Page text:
The feeling of relief that flooded through my body like the ultimate drug . The next feeling was of panicked concern. Hopeful? How hopeful? Hopeful meant nothing!
The doctor calmed me down and said that he believed strongly that she would soon start to respond to the treatment.
She did. Very soon she was on the mend but she had to stay in hospital for two weeks.
On the last day the pediatrician who had treated her when we first arrived asked to sit down to chat to us. When we had arrived with her I had handed him a list I had made detailing all the treatment she had received from the doctor in Livingstone. The pediatrician told me that when they had looked at this list they had immediately seen that the treatment itself was the biggest problem. Then he told me that he would deny it if I repeated it but that the treatment itself would have killed her and that if we hadn't brought her to the hospital in South Africa that she would almost certainly have died.
Although our daughter recovered, my wife suffered from post natal depression and had a very hard time. However, she struggled and overcame it and soon we were all healthy and happy again.
Eighteen months later we were preparing for the birth of our second child.
This time Marjet decided that she wanted to have the birth in Livingstone. I really didn't feel comfortable with this but she was adamant. She didn't want to go and stay in South Africa for six weeks before the birth and then another two afterwards.She wanted to be able to go and have the baby and then come straight home.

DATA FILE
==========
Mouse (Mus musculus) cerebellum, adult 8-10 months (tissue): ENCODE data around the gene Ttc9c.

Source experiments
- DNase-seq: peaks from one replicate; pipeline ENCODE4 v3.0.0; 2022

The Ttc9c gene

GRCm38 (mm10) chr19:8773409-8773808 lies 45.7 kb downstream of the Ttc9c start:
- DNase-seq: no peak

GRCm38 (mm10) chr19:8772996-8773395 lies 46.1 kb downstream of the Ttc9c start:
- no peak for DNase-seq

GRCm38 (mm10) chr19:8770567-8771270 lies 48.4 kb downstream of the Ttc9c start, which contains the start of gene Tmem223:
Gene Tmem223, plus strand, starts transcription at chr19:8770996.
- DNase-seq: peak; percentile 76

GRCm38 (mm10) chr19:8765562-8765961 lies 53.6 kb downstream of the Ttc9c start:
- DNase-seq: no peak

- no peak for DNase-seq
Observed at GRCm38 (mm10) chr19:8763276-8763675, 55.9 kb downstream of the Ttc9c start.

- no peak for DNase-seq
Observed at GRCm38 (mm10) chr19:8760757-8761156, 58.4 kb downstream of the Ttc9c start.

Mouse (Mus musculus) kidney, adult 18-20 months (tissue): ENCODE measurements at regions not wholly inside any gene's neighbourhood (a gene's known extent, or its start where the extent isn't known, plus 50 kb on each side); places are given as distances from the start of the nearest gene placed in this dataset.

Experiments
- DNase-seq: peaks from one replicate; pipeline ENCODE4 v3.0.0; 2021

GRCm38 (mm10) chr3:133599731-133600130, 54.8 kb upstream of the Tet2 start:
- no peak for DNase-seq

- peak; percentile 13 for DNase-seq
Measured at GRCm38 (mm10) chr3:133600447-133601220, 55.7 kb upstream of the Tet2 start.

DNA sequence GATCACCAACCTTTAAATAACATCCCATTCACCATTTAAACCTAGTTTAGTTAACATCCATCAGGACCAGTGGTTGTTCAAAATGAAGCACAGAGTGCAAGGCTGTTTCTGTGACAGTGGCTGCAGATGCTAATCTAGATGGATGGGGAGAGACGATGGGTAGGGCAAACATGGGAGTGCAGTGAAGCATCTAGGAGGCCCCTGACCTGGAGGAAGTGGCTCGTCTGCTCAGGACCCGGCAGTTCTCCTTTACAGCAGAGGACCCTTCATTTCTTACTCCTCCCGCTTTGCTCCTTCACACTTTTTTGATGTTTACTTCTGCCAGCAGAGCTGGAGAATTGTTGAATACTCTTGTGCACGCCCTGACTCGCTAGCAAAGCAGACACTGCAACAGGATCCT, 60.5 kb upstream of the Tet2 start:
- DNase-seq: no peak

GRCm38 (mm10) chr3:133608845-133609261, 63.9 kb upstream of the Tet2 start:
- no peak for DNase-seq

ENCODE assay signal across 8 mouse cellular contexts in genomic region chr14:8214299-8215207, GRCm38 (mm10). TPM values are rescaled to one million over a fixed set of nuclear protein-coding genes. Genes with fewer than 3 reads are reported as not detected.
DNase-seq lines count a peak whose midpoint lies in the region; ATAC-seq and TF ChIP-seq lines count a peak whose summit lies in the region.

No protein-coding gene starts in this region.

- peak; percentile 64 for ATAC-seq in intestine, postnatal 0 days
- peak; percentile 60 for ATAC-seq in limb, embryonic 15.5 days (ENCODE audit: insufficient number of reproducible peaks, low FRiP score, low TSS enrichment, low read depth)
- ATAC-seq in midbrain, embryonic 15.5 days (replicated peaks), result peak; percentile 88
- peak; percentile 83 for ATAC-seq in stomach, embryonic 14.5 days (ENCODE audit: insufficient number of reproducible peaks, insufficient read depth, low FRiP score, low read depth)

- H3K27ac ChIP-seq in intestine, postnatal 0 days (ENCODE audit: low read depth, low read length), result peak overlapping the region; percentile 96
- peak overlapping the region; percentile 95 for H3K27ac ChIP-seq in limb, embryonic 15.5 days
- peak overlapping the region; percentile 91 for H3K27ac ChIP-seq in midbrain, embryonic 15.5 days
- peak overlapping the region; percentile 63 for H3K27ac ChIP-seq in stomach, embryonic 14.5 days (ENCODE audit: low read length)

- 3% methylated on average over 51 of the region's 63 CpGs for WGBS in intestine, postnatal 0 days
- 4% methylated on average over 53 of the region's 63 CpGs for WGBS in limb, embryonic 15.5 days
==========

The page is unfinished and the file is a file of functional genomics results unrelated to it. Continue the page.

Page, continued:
We discussed it with our Uzbek doctor, who was also a friend. There was private clinic, properly equipped and owned by an Egyptian surgeon. He would deliver the baby and our doctor would also make sure that she was available.
The due date arrived and nothing happened. It was decided that they would induce the birth if nothing happened within a few days. The next day her waters broke.
However, no contractions came. The doctor decided to induce the following morning if the contractions had not begun by then.
Again nothing happened, so she was checked in for the baby to be induced.
The Doctor started inducing. Nothing happened. So he tried again with more medication. Everything then went wrong.
The surgeon started looking panicky but did not say anything. Our friend stepped in. When the doctor handling the delivery ignored her she started aggressively questioning the nurses. She pulled me aside.
She had a hard look on her face. "You need to trust me and do exactly what I say". I nodded. "You need to get her to Doctor Bupile at Livingstone General Hospital NOW". I agreed. She said, "I will call Doctor Bupile; you get her there!"
I didn't wait to find out why, I grabbed the doctor and told him we were going to Livingstone General. He didn't argue, "Yes, yes, the baby is distressed, I need to perform a caesarion", he said.
We raced there. Doctor Bupile, a Congolese gynecologist who had trained and worked for 18 years in Belgium, was waiting. He questioned the Egyptian doctor. After hearing what he had to say, he gave him some harsh words and told him to leave the hospital. He then began examining Marjet.
Our Uzbek friend explained what was going on. "He started inducing and the contractions began but Marjet's cervix was not opening", she said. "He then did the worst thing, he tried to induce again", sh continued, "this meant that her contractions became even harder but the cervix was still not opening; so the baby was being forced but could not go anywhere. They are both now extremely distressed".